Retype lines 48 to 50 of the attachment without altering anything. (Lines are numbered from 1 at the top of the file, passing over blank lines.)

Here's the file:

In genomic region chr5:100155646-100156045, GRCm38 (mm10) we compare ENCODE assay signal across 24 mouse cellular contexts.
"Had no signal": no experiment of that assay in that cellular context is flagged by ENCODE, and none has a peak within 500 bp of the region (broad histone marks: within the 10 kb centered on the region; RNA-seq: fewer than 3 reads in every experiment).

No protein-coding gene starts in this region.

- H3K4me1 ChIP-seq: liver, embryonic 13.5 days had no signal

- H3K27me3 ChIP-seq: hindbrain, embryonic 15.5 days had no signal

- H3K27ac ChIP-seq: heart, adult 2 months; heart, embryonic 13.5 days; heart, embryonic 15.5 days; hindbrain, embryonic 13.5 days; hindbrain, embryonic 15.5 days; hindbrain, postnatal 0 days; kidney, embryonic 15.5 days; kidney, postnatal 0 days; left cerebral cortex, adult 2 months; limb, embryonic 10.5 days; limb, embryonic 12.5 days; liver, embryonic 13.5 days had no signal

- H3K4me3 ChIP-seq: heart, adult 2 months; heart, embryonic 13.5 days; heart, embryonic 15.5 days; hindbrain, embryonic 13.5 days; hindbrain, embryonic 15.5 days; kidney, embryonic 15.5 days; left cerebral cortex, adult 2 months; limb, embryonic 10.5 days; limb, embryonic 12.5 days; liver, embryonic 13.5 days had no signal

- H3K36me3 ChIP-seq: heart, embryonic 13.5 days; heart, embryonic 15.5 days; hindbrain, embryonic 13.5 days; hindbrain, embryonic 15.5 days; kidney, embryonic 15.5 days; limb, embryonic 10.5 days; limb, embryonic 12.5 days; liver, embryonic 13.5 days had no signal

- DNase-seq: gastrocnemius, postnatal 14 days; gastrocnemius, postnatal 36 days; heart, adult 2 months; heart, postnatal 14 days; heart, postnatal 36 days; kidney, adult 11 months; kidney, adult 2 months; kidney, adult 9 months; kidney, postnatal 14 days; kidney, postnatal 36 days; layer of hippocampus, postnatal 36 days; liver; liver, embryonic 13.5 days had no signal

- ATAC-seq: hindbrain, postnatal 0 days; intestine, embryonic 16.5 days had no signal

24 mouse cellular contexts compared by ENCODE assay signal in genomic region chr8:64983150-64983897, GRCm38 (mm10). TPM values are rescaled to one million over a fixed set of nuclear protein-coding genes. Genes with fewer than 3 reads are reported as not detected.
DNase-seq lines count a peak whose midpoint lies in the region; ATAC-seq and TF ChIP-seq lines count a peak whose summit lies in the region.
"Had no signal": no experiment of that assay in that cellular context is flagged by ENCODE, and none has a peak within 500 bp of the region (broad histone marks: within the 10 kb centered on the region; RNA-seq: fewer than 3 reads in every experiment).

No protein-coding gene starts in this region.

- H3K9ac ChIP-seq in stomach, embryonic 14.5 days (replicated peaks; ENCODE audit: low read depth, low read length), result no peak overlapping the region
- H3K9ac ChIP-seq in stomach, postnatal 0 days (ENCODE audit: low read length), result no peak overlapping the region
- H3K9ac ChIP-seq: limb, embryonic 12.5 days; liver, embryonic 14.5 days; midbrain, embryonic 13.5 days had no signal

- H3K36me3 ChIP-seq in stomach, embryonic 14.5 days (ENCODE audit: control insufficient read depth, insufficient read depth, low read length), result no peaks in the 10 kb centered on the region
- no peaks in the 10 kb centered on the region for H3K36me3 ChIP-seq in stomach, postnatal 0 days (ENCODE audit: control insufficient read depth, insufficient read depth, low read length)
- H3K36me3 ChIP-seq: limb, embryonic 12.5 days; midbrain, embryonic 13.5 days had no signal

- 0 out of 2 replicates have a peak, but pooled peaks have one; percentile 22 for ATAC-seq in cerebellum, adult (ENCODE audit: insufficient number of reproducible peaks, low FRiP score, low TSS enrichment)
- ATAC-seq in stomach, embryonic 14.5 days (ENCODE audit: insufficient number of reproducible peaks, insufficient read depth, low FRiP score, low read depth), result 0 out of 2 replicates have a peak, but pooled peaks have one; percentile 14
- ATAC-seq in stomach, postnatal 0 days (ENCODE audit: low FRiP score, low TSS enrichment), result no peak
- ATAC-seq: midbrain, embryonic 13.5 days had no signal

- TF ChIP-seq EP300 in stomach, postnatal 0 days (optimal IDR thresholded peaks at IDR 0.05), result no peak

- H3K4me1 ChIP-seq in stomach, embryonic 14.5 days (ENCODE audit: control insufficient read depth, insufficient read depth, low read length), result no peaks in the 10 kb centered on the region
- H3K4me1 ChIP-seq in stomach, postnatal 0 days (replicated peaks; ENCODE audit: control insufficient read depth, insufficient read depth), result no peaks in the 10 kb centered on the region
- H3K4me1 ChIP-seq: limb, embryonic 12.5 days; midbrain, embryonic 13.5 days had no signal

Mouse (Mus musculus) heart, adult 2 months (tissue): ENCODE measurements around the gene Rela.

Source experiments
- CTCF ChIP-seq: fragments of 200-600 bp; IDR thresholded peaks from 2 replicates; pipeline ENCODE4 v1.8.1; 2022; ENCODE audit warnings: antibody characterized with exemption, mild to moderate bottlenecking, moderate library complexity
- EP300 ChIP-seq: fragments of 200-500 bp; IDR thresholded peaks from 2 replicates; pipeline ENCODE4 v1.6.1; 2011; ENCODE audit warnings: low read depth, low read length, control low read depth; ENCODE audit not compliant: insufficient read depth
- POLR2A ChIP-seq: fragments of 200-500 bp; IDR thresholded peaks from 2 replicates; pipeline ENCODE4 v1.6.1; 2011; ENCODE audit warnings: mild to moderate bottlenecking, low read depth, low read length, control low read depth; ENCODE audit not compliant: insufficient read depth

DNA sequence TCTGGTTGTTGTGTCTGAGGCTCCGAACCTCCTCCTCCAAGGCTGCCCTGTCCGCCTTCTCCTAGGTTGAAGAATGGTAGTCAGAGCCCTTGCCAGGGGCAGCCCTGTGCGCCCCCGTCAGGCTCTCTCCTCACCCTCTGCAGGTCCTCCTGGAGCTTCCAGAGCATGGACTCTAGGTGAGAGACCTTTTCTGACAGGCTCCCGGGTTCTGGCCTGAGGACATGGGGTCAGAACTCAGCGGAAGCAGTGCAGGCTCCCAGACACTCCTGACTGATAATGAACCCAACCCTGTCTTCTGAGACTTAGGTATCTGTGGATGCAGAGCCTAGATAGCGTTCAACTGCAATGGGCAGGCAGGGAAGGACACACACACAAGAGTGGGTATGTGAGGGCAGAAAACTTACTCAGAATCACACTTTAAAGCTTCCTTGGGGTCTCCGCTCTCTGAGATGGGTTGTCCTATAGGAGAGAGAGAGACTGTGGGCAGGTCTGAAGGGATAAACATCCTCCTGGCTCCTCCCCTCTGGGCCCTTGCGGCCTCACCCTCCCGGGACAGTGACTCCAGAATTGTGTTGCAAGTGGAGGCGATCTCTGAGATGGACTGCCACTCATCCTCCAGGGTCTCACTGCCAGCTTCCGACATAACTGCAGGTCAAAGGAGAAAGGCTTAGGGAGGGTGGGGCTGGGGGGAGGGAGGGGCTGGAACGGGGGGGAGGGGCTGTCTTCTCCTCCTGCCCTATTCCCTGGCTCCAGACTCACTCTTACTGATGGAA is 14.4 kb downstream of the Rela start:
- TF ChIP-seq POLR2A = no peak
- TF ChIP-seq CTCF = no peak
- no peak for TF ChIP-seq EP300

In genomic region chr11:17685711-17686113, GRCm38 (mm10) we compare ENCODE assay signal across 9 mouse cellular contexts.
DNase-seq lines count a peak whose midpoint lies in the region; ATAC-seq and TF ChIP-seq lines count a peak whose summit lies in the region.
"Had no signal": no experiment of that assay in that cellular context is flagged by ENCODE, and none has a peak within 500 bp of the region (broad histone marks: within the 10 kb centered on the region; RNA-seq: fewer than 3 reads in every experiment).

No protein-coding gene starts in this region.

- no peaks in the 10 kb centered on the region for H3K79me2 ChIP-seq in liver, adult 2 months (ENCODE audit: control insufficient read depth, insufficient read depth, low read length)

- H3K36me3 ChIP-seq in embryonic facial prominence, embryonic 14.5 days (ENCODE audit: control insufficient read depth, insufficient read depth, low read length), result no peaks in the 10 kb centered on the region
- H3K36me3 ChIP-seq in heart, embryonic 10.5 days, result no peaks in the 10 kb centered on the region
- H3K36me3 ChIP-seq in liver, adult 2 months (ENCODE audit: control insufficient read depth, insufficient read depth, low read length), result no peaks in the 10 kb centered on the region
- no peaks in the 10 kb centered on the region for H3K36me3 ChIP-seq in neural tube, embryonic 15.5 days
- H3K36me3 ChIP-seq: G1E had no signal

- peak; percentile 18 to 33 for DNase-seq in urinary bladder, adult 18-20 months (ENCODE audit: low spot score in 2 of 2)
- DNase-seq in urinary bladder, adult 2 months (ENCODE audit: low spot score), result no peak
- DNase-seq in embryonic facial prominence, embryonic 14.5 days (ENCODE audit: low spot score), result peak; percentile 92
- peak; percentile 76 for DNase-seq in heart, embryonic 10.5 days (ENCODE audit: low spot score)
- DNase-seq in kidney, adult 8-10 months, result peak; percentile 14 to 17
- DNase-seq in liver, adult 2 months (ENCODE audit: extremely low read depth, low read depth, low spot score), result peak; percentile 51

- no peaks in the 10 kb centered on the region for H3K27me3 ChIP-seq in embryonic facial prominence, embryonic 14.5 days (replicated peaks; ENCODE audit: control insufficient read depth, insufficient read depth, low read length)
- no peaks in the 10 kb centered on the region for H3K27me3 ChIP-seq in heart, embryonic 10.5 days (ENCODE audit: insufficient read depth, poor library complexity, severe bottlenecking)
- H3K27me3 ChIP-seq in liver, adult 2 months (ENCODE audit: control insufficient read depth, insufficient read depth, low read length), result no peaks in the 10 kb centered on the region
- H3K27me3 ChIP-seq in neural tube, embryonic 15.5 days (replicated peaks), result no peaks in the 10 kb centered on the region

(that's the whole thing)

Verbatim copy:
- peak; percentile 18 to 33 for DNase-seq in urinary bladder, adult 18-20 months (ENCODE audit: low spot score in 2 of 2)
- DNase-seq in urinary bladder, adult 2 months (ENCODE audit: low spot score), result no peak
- DNase-seq in embryonic facial prominence, embryonic 14.5 days (ENCODE audit: low spot score), result peak; percentile 92